Politics 

The latest in cannabis legalization including laws and policies, legislators’ views, election coverage, and more.

Oregon Edibles May Soon Be Half-Strength

Oregon doesn’t want people to end up like Maureen Dowd. 

In 2014 the prim and prolix New York Times columnist, staying in a Denver hotel and tickled by the prospect of legal cannabis, “nibbled off the end” of an infused candy bar. It sent her spinning: 

I was panting and paranoid, sure that when the room-service waiter knocked and I didn’t answer, he’d call the police and have me arrested for being unable to handle my candy.

Oregon politicians think that’s a bad look for cannabis. So state health officials are tinkering with cutting edible THC limits in half. Proposed rules would curb single servings of THC to 5 milligrams — yes, half the currently allowed limit in Washington and Colorado. The limits wouldn’t apply to medical products.

Under the proposal, whole chocolate bars could contain no more than ten servings, or 50 milligrams of THC. Again, that’s half of what’s allowed in other states. Drinks, ice cream, and other products that aren’t easily separated into single servings would be limited to 20 milligrams per package. 

Edibles aren’t yet available to recreational buyers in Oregon, but the state hopes to adopt rules by summer. The Oregon Health Authority, tasked with overseeing serving sizes, packaging, and labeling in the state, still hasn’t decided which limit to go with.

“I don’t know, truly, whether we’ll end up at 10 milligrams or 5 milligrams,” Dr. Katrina Hedberg, Oregon’s state health officer and state epidemiologist, told Leafly. “I don’t know.”

The goal is to give consumers what they want while still addressing common concerns, Hedberg said. Plenty of edibles in other states — chocolate bars, jelly beans, Sour Patch Kid knockoffs — no doubt look familiar and appeal to kids. Officials want to minimize both risks to children and newcomer horror stories like Dowd’s. “We do focus on particular concerns about the edible market because we’ve heard so many stories about it,” Hedberg said.

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Of course, it’s not clear whether potency limits would actually fix problems. A rookie might still ignore instructions, and a toddler who downs an entire bag of gummies, half-strength or not, would still be in for an uncomfortable night. Will cutting potency in half mean fewer instances of youth use or overconsumption? “Very good question,” acknowledged Hedberg, “and I don’t know the answer.”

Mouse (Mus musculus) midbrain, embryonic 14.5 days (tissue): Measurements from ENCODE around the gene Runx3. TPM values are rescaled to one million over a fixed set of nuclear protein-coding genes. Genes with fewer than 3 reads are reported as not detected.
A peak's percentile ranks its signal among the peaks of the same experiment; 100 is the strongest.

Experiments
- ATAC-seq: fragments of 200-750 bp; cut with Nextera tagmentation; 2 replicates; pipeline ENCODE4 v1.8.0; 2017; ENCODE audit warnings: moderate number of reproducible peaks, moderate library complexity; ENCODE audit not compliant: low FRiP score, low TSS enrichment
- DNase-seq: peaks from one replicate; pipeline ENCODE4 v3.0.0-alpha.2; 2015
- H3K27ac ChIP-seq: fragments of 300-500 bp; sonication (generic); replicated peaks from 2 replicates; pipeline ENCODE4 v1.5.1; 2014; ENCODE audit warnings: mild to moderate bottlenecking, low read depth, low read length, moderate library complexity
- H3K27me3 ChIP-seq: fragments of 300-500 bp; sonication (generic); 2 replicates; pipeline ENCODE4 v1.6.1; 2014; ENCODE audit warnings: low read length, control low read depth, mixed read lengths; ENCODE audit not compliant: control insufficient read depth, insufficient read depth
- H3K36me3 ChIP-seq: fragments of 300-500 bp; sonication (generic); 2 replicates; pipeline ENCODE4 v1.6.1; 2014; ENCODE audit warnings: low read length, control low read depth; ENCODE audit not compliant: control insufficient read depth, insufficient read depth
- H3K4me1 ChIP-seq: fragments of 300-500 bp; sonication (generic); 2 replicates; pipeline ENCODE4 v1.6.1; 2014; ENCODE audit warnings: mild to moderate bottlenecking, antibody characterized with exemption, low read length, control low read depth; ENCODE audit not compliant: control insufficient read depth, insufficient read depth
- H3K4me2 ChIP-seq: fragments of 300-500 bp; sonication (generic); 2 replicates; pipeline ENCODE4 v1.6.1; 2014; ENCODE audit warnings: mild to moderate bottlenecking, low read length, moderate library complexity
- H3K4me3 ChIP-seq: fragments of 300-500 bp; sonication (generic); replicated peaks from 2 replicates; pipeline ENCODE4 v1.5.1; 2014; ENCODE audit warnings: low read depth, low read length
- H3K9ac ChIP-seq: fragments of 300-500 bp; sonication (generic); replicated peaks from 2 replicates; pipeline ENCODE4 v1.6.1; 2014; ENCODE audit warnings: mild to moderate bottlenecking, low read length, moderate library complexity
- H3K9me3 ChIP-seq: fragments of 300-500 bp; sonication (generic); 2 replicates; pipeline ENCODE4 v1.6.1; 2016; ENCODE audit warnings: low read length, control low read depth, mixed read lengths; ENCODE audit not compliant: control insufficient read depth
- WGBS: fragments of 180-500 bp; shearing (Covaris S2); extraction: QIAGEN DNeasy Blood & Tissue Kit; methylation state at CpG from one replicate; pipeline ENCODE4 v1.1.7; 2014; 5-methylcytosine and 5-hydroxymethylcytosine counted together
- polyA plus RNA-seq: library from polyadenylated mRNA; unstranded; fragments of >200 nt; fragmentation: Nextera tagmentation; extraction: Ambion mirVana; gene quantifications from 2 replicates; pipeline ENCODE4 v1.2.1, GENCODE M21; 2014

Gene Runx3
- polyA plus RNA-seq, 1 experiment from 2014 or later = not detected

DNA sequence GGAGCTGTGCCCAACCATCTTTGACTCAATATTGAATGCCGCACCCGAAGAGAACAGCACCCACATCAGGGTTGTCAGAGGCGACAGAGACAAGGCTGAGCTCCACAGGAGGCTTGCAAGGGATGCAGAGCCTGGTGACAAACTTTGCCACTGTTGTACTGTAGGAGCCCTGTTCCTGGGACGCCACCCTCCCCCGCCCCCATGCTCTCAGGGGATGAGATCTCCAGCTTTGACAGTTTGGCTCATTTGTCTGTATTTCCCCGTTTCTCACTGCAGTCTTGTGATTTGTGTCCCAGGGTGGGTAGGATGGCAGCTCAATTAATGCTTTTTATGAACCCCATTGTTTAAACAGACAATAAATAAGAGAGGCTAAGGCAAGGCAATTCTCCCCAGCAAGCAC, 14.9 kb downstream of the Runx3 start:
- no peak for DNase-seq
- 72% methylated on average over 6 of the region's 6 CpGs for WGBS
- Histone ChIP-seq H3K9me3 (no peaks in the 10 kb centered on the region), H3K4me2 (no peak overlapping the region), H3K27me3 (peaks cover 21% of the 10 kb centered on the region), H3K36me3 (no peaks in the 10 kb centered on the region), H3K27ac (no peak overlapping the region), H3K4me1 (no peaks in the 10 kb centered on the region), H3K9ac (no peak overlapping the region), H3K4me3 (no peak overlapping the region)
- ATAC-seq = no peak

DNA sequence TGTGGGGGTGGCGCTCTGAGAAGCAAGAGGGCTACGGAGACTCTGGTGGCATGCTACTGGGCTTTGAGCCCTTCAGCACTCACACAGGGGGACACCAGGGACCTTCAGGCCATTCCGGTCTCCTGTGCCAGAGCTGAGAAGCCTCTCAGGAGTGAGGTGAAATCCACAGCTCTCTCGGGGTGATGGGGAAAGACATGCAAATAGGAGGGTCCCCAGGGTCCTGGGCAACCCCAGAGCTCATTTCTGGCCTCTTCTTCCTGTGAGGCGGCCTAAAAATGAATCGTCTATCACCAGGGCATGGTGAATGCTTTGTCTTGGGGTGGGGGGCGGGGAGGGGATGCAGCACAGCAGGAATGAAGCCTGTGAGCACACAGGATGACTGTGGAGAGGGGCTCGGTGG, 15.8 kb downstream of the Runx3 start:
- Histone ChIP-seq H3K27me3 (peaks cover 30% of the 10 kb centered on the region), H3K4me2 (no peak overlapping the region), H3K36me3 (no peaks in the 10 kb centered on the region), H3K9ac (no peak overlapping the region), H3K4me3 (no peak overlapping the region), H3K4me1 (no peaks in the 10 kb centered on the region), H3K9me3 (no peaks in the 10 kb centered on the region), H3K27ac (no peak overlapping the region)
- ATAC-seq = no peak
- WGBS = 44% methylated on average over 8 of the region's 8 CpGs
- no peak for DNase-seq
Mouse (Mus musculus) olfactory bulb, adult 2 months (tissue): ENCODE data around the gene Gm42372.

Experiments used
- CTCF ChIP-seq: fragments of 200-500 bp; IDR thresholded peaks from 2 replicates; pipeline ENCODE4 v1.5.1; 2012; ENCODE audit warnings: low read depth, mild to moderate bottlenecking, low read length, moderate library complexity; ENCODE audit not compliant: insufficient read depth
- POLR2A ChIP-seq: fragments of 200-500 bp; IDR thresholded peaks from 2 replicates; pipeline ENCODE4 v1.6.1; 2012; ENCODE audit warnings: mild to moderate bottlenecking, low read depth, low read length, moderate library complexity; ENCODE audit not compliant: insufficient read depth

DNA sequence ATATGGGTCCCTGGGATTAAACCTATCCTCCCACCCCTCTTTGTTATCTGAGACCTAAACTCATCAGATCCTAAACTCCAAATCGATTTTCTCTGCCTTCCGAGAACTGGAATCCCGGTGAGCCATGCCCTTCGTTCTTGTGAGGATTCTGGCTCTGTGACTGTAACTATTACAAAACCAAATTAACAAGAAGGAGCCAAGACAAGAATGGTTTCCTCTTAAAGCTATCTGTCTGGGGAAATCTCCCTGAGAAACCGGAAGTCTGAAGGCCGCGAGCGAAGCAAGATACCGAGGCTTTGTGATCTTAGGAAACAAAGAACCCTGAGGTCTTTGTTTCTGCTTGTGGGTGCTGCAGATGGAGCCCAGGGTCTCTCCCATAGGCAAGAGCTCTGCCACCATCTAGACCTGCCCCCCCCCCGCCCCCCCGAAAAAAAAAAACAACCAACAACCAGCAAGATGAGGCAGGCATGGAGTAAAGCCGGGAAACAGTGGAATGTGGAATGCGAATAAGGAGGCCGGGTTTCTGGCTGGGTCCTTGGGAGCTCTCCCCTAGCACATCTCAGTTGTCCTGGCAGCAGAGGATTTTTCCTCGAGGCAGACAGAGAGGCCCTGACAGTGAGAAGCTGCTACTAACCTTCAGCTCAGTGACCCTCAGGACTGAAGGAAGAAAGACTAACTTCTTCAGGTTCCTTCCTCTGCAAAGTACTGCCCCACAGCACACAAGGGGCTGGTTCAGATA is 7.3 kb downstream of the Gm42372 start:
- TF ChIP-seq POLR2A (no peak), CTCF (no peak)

“Even though cannabis has been around for millennia, there’s a lot in terms of modern science which we’ve not been allowed to do because it’s Schedule I at the federal level,” she continued. “We don’t know the answer. What we see is what some of the problems are, and we’re faced with: How do we try to address what those problems are while avoiding reefer madness?”

Advocates for the cannabis industry call the rules well intentioned but ineffective. Bakers, chocolatiers, and ice cream makers aren’t as likely to sell as much product, they argue, because customers won’t be as interested in a watered-down buzz. “I mean, a lot of this is really just proper parenting,” John Bayes, owner of Green Bodhi, told the Oregonian

Today, even in Colorado, where 10-milligram limits are in place, the state encourages beginners to be cautious. Informational cards at dispensaries read: “Start low. Go slow.” Friends and budtenders are quick to warn beginners to eat or drink a small portion and then wait — and keep waiting — until they’re sure it’s kicked in.

A cannabis overdose, while uncomfortable, won’t kill you. It’s a drug, yes, but its extremes are less extreme than overdoses of alcohol. If you’ve had too much, there are a number of ways to help ease what you’re going through. 

One lesson, maybe, is that it’s more important to have information than limits. Dowd was by her own admission a “novice” consumer. First she nibbled “and then, when nothing happened, nibbled some more.” 

The health authority had a public hearing on serving sizes earlier this month, and they’re hoping to finalize rules by spring. If all else fails, Hedberg at the Oregon Health Authority has at least one fallback option in mind to keep children far from cannabis.

“Put in in caviar!” she quipped. “No kid in their right mind is going to eat caviar. Put it in spinach!”

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